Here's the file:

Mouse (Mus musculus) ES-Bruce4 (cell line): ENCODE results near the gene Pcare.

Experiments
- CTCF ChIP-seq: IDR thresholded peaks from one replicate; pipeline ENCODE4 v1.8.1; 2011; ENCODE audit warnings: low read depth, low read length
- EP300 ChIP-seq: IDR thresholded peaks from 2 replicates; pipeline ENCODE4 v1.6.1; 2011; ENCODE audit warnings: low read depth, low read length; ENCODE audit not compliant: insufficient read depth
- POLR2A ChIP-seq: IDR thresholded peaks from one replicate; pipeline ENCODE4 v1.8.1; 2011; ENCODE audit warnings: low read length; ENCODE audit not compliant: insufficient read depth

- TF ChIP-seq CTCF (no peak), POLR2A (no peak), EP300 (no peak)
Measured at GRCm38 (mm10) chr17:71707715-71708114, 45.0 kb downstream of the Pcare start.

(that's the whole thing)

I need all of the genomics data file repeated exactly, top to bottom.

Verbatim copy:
Mouse (Mus musculus) ES-Bruce4 (cell line): ENCODE results near the gene Pcare.

Experiments
- CTCF ChIP-seq: IDR thresholded peaks from one replicate; pipeline ENCODE4 v1.8.1; 2011; ENCODE audit warnings: low read depth, low read length
- EP300 ChIP-seq: IDR thresholded peaks from 2 replicates; pipeline ENCODE4 v1.6.1; 2011; ENCODE audit warnings: low read depth, low read length; ENCODE audit not compliant: insufficient read depth
- POLR2A ChIP-seq: IDR thresholded peaks from one replicate; pipeline ENCODE4 v1.8.1; 2011; ENCODE audit warnings: low read length; ENCODE audit not compliant: insufficient read depth

- TF ChIP-seq CTCF (no peak), POLR2A (no peak), EP300 (no peak)
Measured at GRCm38 (mm10) chr17:71707715-71708114, 45.0 kb downstream of the Pcare start.